So he moves on. He goes to work; he hires his son to work with him, over the strong and heartfelt objections of his wife, still grieving deeply for her daughter, who died, as a baby, in her sleep. He abandons her on the day of the Star Festival, “one of his wife’s favorites, and was beginning to wonder at which he was more adept: hurting Masano inadvertently or intentionally.” Instead, he goes to work. He constructs a city in miniature. He helps design an icon: “Of course it would have a Tyrannosaur’s head, but an Iguanodon’s body seemed an easier fit for a stuntman’s requirements… And Honda added a Stegosaur’s back plates along the spine to ensure their creature would appear distinct from any recorded species.” He makes it move. He creates a monster.

This is a book about Eiji Tsuburaya that might also be — accidentally, perhaps — the truest book ever written about Godzilla. He’s barely there, of course — there’s the costume, and there’s Haruo Nakajima and Katsumi Tezuka, the stuntmen who wore the 220-pound outfit. But he’s there in Tsuburaya — lonely but not alone, confused, misunderstood by even himself, resigned, victimized by the recent war, gutted by loss. They do what they have to do. It’s self-defense. It’s work.

It’s nearly impossible to know what to say about Master of Miniatures, which departs so radically from Shepard’s early work, it doesn’t exactly feel like the work of the same author. That’s not to say it’s any less brilliant; this is probably his best work, along with his chilling 2004 school shooting novel, Project X. If there’s a theme, it’s this: Jim Shepard writes about alienation, about unbelonging, than pretty much anyone else in America today. It’s maybe that feeling that my brother understood. He belonged to us, but he hated belonging to anything else. I think.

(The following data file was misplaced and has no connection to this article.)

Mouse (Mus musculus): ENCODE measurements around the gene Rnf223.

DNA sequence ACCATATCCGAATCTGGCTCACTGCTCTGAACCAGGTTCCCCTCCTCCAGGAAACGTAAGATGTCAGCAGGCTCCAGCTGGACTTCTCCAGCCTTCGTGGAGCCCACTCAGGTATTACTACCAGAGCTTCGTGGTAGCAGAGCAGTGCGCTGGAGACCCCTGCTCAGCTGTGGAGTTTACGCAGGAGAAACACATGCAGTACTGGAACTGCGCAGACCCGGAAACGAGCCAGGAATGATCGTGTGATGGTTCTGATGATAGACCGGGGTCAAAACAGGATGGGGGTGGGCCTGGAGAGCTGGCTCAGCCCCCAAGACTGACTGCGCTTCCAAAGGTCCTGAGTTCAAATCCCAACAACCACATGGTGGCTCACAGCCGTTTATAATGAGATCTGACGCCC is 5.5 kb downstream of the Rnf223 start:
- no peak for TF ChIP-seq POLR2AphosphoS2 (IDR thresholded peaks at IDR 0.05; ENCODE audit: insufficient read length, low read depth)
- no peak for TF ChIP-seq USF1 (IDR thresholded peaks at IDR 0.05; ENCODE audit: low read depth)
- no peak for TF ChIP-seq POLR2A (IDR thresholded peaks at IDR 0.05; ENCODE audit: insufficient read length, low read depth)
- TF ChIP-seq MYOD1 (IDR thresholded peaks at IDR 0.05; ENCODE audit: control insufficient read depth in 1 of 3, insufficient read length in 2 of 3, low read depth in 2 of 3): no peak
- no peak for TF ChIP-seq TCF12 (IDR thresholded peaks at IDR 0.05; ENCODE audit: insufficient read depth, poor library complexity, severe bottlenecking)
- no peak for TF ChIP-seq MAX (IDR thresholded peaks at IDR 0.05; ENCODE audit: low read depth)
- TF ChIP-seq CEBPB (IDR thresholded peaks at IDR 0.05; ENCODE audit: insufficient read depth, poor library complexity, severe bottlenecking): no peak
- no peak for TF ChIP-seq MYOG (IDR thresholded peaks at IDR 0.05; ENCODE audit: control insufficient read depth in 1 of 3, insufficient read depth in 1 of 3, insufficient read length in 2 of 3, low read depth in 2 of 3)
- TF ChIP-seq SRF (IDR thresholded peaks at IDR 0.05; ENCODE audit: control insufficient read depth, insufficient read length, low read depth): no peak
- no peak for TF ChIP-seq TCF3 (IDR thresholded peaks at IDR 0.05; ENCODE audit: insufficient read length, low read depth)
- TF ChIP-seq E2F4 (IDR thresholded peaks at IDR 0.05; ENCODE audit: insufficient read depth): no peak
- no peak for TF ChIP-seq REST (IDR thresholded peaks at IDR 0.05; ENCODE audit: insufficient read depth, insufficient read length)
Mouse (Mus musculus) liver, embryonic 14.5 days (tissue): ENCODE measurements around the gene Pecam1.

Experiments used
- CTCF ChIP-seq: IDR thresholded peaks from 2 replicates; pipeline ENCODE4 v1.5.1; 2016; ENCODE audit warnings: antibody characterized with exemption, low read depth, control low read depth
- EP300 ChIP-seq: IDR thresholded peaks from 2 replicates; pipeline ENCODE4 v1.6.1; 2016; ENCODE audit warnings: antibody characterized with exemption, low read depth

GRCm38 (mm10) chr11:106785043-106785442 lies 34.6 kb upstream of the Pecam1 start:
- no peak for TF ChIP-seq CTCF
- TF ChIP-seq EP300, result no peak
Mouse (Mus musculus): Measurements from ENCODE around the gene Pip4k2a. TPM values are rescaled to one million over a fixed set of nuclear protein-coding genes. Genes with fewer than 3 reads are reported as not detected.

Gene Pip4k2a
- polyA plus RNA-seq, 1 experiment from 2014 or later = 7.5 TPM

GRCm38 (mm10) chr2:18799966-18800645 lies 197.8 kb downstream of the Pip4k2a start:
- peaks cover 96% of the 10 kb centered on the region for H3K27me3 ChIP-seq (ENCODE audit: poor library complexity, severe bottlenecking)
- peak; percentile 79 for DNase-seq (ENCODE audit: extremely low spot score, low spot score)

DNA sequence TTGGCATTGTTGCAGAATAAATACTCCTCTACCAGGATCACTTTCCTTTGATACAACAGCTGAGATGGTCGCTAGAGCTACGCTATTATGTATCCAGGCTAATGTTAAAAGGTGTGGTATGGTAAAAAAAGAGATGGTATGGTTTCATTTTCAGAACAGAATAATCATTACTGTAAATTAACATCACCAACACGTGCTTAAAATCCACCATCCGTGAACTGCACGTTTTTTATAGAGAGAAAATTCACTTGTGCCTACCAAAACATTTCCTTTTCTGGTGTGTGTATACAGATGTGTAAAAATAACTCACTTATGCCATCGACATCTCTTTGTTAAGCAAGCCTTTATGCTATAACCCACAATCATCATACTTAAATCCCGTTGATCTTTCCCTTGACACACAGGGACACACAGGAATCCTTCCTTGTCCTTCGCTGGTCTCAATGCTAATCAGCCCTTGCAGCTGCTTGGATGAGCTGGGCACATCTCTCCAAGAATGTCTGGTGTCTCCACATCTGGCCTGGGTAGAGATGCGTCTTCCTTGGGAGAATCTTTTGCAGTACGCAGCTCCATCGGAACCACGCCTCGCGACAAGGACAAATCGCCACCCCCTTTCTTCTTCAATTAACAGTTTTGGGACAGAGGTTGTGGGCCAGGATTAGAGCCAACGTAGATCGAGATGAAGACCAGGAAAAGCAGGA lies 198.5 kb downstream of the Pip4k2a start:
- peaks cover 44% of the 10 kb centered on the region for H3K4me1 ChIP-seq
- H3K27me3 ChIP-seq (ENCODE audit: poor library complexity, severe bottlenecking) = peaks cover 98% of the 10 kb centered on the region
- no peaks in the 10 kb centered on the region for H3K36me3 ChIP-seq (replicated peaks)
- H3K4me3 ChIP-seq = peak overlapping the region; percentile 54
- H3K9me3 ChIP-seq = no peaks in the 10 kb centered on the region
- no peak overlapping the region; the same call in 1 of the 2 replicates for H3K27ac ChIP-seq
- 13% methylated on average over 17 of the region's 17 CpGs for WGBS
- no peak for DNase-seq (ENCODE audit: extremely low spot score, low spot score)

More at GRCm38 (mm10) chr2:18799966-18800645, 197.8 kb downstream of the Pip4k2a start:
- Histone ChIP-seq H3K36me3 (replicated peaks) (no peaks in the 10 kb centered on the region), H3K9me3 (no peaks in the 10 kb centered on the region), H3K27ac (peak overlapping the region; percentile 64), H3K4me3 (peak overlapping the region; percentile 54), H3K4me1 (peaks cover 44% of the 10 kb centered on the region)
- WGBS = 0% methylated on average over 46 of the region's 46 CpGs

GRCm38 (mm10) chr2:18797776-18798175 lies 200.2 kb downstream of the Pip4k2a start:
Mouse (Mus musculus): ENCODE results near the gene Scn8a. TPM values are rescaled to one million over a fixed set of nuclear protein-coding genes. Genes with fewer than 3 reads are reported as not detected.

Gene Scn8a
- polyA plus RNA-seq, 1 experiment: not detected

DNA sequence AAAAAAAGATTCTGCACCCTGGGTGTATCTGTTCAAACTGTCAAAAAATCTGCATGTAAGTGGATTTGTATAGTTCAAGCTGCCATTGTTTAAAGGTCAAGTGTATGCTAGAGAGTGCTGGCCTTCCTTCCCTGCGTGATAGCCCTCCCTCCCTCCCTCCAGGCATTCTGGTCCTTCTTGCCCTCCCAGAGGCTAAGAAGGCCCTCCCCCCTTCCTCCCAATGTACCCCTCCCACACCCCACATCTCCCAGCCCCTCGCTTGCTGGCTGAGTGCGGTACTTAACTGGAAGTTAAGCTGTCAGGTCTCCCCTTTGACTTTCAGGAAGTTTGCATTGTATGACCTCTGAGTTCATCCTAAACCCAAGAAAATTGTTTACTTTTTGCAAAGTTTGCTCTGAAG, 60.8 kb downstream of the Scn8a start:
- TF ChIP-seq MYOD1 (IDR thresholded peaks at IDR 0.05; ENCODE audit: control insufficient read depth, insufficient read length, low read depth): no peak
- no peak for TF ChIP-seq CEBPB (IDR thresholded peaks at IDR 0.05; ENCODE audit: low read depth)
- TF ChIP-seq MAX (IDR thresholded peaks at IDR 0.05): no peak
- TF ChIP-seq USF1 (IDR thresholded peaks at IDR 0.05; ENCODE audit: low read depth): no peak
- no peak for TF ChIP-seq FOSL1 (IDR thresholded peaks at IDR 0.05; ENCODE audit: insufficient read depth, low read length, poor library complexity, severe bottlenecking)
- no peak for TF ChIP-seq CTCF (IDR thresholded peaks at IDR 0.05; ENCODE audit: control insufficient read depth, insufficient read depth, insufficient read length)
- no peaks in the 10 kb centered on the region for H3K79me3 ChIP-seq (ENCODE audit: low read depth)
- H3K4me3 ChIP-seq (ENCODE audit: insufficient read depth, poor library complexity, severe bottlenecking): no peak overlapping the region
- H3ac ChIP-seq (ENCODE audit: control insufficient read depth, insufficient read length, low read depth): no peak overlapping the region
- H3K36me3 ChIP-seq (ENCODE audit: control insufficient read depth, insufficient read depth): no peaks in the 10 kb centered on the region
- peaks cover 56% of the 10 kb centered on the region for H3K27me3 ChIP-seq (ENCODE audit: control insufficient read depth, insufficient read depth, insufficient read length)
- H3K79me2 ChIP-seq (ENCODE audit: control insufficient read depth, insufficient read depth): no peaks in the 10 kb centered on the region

Read the full review here. Buy the book here.

Master of Miniatures Available Now!

Thank you all for being so patient  – I am happy to say that Jim’s new novella, entitled “Master of Miniatures” will be available on January 21 is available now to pre-order

Here are some reviews:

A perfect embodiment of mid-20th-century anxiety, Master of Miniatures touches on hubris and nuclear testing, lunatic perfectionism and fire-tornadoes and the schisms wrought by grief and silence. In Jim Shepard’s deft and darkly brilliant tale about the master behind a legendary film, the complexities of creating a monster and shooting special effects resonate exactly with one man’s inner life. No one writes like Shepard, quietly layering loss over loss–and no one orchestrates catastrophe better.–Andrea Barrett

As in Nosferatu, with its smartly imagined life of the German film director F. W. Murnau, here Shepard considers the Japanese special effects director Eiji Tsuburaya and his cinematic inventions for the science-fiction movie we know as Godzilla. And like many of Shepard’s stories, Master of Miniatures limns the intense and alienated world of a focused expert obsessed with his field of endeavor, at a cost to his marriage and children. For Japanese survivors of Hiroshima and Nagasaki in the fifties, America itself seemed king of the monsters, to be looked at with fear and awe. This is a poignant and important story that seems to me a summation and condensation of many themes that have preoccupied Shepard before. Like a diamond held aloft, each turn of this tale in his deft hand flashes still more light.–Ron Hansen

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We’ll be featuring more reviews this coming week!